Asking whether or not an accurate prophecy implies a strictly deterministic universe presents a tricky conundrum, one that has never been fully resolved in our own sphere. Much thought has been given to the nature of predestination and to that of free will. For most individuals, it seems to be an either/or proposition. Either our lives are pre-ordained by some exterior force or we possess free will and are able to direct our lives however we please. Personally, I believe that like most things the truth of the matter lies in-between the two extremes. Our capacity for free will is dependent on the number of viable options presented us (some clever theologians have used this line of reasoning in trying to explain the problem of evil in the universe: for free will to exist, there has to be an alternative to good); if there is only one feasible choice in any given situation, what kind of free will can we truly say we have? Furthermore, several factors are capable of putting limitations on our free will; environment, genetic makeup, background, and personal character can all limit the set of choices available to us.

As to why people put so much importance in prophecy and why do they expect accurate predictions; the answers to those questions lie far back in the history of our origins. The desire to see into a future is understandable in a milieu that is so changeable and transitory; it provides us with a sense of security in a mercurial world. The practice of divination has probably been with us since Early Man first arose; I can say with a good deal of certainty that it’s been around since the Neanderthals, who were the first (as far as we can tell) to exhibit complex social customs such as ceremonial burial, came on the scene. Since that time, it has spread to be practiced in one form or another on every corner of the globe, even to modern times (astrology and tarot are examples of existing types of divination that are prevalent in our culture.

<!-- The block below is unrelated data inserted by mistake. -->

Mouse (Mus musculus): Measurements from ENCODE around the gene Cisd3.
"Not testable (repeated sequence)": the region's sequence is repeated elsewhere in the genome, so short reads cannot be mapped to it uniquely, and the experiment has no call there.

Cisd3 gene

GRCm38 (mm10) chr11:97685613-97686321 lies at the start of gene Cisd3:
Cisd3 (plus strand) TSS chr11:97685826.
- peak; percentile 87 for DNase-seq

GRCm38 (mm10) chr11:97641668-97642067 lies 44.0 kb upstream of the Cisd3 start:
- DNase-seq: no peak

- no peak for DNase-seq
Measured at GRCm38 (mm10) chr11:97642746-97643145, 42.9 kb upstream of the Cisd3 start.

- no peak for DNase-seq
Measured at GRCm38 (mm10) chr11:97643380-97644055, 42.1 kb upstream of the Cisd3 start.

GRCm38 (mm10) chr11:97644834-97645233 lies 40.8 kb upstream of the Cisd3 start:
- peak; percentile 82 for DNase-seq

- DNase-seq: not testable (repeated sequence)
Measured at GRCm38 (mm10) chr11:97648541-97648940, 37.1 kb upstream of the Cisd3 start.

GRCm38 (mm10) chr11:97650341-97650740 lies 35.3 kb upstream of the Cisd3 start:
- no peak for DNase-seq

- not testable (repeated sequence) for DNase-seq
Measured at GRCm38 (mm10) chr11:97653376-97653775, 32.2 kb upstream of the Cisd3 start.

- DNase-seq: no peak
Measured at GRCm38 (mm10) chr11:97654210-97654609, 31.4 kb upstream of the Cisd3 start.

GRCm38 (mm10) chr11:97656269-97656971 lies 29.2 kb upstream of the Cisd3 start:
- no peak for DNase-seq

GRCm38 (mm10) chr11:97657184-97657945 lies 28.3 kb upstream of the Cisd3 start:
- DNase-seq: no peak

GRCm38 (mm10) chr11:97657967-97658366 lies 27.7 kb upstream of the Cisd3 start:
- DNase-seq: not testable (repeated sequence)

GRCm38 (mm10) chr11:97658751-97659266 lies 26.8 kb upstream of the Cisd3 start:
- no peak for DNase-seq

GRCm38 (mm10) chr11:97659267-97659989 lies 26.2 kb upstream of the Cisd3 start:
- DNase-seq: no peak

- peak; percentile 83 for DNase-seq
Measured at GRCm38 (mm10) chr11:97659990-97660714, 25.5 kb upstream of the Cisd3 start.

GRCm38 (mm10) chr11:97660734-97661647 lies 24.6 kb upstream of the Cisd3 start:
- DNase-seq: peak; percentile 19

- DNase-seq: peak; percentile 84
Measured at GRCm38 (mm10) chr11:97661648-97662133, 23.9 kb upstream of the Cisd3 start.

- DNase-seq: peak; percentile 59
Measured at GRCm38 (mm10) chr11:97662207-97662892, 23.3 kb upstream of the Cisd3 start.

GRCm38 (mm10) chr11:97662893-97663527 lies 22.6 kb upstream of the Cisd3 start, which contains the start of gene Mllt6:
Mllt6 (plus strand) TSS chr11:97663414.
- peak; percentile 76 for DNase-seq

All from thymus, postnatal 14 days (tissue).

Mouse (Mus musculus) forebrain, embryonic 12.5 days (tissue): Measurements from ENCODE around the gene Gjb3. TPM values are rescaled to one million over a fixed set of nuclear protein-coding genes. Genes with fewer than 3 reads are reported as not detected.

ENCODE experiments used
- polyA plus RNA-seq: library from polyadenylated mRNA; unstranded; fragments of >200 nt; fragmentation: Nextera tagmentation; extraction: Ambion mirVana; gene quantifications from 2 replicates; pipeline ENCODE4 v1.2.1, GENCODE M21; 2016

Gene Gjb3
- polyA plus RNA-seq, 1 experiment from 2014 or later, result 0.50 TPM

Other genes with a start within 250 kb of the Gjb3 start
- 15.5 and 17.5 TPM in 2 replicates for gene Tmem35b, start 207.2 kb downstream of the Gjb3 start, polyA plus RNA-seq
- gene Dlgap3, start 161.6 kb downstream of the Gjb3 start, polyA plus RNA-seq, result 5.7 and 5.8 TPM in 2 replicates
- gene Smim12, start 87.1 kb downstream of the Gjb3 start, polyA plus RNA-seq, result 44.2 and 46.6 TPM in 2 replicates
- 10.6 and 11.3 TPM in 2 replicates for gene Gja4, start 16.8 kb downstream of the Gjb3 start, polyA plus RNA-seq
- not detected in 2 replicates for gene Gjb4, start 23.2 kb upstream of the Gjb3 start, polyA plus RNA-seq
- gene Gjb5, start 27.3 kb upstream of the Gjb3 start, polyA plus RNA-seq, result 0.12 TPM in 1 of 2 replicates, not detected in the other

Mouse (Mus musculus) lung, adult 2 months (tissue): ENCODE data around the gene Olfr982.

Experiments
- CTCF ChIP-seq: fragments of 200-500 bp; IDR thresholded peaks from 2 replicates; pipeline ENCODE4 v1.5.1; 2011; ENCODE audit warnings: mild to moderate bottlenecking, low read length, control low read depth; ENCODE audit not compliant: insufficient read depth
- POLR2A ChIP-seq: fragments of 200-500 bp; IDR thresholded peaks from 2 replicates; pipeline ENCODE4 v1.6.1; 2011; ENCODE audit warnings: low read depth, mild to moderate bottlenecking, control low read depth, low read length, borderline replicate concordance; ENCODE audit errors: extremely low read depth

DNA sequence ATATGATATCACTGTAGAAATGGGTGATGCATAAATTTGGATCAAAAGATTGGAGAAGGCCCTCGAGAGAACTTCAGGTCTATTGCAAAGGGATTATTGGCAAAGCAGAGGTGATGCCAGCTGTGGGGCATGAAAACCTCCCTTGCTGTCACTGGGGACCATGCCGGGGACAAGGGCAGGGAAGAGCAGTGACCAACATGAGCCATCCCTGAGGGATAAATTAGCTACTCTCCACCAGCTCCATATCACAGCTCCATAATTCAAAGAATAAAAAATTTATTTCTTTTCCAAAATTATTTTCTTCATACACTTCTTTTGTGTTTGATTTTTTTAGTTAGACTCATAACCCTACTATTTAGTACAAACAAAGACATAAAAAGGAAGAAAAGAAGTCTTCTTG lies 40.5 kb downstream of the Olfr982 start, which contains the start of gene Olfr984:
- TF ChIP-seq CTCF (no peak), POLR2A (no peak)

Any way, I think that should give you enough to chew on for the moment. I was starting to feel like I was writing a paper, which could be an unfortunate habit, you know ?
Feb 12, 15:32 by Jennifer Hough
My goodness, you people are going to turn me into a Star Wars fan. Make me want to watch them all again, at the very least. Reading all of this I very nearly forget I don't actually like them all that much....you all THINK so well, and make them sound so thinkish.
Nov 18, 10:14 by Athena Andreadis
My minority report on Star Wars in Strange Horizons: We Must Love One Another or Die.
Oct 24, 14:39 by molakajja@gmail.com
What a sensational approach to the subject, great!